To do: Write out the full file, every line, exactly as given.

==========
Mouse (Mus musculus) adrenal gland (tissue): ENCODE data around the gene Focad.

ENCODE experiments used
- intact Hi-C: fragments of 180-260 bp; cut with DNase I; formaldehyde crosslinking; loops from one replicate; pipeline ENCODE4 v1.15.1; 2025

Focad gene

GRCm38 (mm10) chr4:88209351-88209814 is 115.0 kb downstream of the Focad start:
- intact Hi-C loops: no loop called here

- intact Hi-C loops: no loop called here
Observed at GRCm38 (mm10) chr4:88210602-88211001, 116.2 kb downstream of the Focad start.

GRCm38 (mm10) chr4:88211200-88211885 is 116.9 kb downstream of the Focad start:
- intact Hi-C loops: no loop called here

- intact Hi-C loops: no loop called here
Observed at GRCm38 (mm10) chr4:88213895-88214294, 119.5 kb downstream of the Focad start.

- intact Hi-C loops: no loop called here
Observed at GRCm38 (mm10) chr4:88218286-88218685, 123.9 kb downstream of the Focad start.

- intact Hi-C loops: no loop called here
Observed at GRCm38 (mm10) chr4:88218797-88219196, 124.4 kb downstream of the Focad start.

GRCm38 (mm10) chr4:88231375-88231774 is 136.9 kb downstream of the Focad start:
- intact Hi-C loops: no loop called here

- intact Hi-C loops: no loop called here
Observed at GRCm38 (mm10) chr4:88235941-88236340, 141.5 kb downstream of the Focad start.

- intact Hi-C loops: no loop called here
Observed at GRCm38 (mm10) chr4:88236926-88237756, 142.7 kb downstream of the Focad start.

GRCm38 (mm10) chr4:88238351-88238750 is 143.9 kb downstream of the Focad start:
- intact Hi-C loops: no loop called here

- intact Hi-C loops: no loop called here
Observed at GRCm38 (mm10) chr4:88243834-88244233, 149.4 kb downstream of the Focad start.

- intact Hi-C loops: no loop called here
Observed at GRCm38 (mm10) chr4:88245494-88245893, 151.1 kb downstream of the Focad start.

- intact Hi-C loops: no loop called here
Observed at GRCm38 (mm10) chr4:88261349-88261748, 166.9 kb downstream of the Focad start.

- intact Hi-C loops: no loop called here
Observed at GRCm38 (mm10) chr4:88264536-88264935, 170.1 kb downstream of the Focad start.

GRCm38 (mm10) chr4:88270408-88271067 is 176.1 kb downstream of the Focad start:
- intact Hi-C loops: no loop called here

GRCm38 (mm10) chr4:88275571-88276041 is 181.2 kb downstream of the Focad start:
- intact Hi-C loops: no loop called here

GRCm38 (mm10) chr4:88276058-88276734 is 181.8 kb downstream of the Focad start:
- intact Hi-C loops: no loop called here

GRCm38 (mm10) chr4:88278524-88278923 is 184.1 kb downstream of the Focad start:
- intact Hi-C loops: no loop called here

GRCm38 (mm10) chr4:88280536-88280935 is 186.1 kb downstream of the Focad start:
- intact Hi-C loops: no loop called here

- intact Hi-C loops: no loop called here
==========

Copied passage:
Mouse (Mus musculus) adrenal gland (tissue): ENCODE data around the gene Focad.

ENCODE experiments used
- intact Hi-C: fragments of 180-260 bp; cut with DNase I; formaldehyde crosslinking; loops from one replicate; pipeline ENCODE4 v1.15.1; 2025

Focad gene

GRCm38 (mm10) chr4:88209351-88209814 is 115.0 kb downstream of the Focad start:
- intact Hi-C loops: no loop called here

- intact Hi-C loops: no loop called here
Observed at GRCm38 (mm10) chr4:88210602-88211001, 116.2 kb downstream of the Focad start.

GRCm38 (mm10) chr4:88211200-88211885 is 116.9 kb downstream of the Focad start:
- intact Hi-C loops: no loop called here

- intact Hi-C loops: no loop called here
Observed at GRCm38 (mm10) chr4:88213895-88214294, 119.5 kb downstream of the Focad start.

- intact Hi-C loops: no loop called here
Observed at GRCm38 (mm10) chr4:88218286-88218685, 123.9 kb downstream of the Focad start.

- intact Hi-C loops: no loop called here
Observed at GRCm38 (mm10) chr4:88218797-88219196, 124.4 kb downstream of the Focad start.

GRCm38 (mm10) chr4:88231375-88231774 is 136.9 kb downstream of the Focad start:
- intact Hi-C loops: no loop called here

- intact Hi-C loops: no loop called here
Observed at GRCm38 (mm10) chr4:88235941-88236340, 141.5 kb downstream of the Focad start.

- intact Hi-C loops: no loop called here
Observed at GRCm38 (mm10) chr4:88236926-88237756, 142.7 kb downstream of the Focad start.

GRCm38 (mm10) chr4:88238351-88238750 is 143.9 kb downstream of the Focad start:
- intact Hi-C loops: no loop called here

- intact Hi-C loops: no loop called here
Observed at GRCm38 (mm10) chr4:88243834-88244233, 149.4 kb downstream of the Focad start.

- intact Hi-C loops: no loop called here
Observed at GRCm38 (mm10) chr4:88245494-88245893, 151.1 kb downstream of the Focad start.

- intact Hi-C loops: no loop called here
Observed at GRCm38 (mm10) chr4:88261349-88261748, 166.9 kb downstream of the Focad start.

- intact Hi-C loops: no loop called here
Observed at GRCm38 (mm10) chr4:88264536-88264935, 170.1 kb downstream of the Focad start.

GRCm38 (mm10) chr4:88270408-88271067 is 176.1 kb downstream of the Focad start:
- intact Hi-C loops: no loop called here

GRCm38 (mm10) chr4:88275571-88276041 is 181.2 kb downstream of the Focad start:
- intact Hi-C loops: no loop called here

GRCm38 (mm10) chr4:88276058-88276734 is 181.8 kb downstream of the Focad start:
- intact Hi-C loops: no loop called here

GRCm38 (mm10) chr4:88278524-88278923 is 184.1 kb downstream of the Focad start:
- intact Hi-C loops: no loop called here

GRCm38 (mm10) chr4:88280536-88280935 is 186.1 kb downstream of the Focad start:
- intact Hi-C loops: no loop called here

- intact Hi-C loops: no loop called here